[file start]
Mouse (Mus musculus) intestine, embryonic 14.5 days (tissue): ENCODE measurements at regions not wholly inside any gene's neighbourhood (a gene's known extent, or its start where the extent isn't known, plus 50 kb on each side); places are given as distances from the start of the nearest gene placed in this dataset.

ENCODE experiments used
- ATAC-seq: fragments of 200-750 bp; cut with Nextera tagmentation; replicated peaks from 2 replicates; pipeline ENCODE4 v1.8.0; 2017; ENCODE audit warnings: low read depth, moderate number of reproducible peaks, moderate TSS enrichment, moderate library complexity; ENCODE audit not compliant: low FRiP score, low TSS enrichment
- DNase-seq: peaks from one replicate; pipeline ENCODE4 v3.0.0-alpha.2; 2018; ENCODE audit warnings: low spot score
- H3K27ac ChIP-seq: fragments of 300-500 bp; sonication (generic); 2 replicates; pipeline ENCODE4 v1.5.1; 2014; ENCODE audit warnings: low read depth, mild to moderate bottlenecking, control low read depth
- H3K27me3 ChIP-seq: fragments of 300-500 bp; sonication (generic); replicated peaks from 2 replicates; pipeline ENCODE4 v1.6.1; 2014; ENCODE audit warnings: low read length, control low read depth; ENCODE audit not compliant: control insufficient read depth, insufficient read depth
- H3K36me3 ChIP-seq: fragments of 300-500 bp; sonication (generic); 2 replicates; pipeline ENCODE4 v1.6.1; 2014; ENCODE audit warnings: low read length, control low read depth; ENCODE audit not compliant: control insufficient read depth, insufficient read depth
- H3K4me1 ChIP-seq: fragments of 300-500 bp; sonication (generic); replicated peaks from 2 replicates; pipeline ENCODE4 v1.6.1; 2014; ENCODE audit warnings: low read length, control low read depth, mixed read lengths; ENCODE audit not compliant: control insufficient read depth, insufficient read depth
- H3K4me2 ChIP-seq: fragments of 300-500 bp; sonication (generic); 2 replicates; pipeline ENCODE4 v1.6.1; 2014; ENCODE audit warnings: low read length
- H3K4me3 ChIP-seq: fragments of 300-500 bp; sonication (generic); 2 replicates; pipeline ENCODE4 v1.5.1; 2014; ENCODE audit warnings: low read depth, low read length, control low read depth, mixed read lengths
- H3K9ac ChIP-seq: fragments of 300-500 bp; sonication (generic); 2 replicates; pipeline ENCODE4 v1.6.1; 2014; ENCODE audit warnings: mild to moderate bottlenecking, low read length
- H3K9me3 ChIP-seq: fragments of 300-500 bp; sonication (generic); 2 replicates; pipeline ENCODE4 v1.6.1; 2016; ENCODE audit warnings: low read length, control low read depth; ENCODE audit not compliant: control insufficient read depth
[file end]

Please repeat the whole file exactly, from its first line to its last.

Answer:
Mouse (Mus musculus) intestine, embryonic 14.5 days (tissue): ENCODE measurements at regions not wholly inside any gene's neighbourhood (a gene's known extent, or its start where the extent isn't known, plus 50 kb on each side); places are given as distances from the start of the nearest gene placed in this dataset.

ENCODE experiments used
- ATAC-seq: fragments of 200-750 bp; cut with Nextera tagmentation; replicated peaks from 2 replicates; pipeline ENCODE4 v1.8.0; 2017; ENCODE audit warnings: low read depth, moderate number of reproducible peaks, moderate TSS enrichment, moderate library complexity; ENCODE audit not compliant: low FRiP score, low TSS enrichment
- DNase-seq: peaks from one replicate; pipeline ENCODE4 v3.0.0-alpha.2; 2018; ENCODE audit warnings: low spot score
- H3K27ac ChIP-seq: fragments of 300-500 bp; sonication (generic); 2 replicates; pipeline ENCODE4 v1.5.1; 2014; ENCODE audit warnings: low read depth, mild to moderate bottlenecking, control low read depth
- H3K27me3 ChIP-seq: fragments of 300-500 bp; sonication (generic); replicated peaks from 2 replicates; pipeline ENCODE4 v1.6.1; 2014; ENCODE audit warnings: low read length, control low read depth; ENCODE audit not compliant: control insufficient read depth, insufficient read depth
- H3K36me3 ChIP-seq: fragments of 300-500 bp; sonication (generic); 2 replicates; pipeline ENCODE4 v1.6.1; 2014; ENCODE audit warnings: low read length, control low read depth; ENCODE audit not compliant: control insufficient read depth, insufficient read depth
- H3K4me1 ChIP-seq: fragments of 300-500 bp; sonication (generic); replicated peaks from 2 replicates; pipeline ENCODE4 v1.6.1; 2014; ENCODE audit warnings: low read length, control low read depth, mixed read lengths; ENCODE audit not compliant: control insufficient read depth, insufficient read depth
- H3K4me2 ChIP-seq: fragments of 300-500 bp; sonication (generic); 2 replicates; pipeline ENCODE4 v1.6.1; 2014; ENCODE audit warnings: low read length
- H3K4me3 ChIP-seq: fragments of 300-500 bp; sonication (generic); 2 replicates; pipeline ENCODE4 v1.5.1; 2014; ENCODE audit warnings: low read depth, low read length, control low read depth, mixed read lengths
- H3K9ac ChIP-seq: fragments of 300-500 bp; sonication (generic); 2 replicates; pipeline ENCODE4 v1.6.1; 2014; ENCODE audit warnings: mild to moderate bottlenecking, low read length
- H3K9me3 ChIP-seq: fragments of 300-500 bp; sonication (generic); 2 replicates; pipeline ENCODE4 v1.6.1; 2016; ENCODE audit warnings: low read length, control low read depth; ENCODE audit not compliant: control insufficient read depth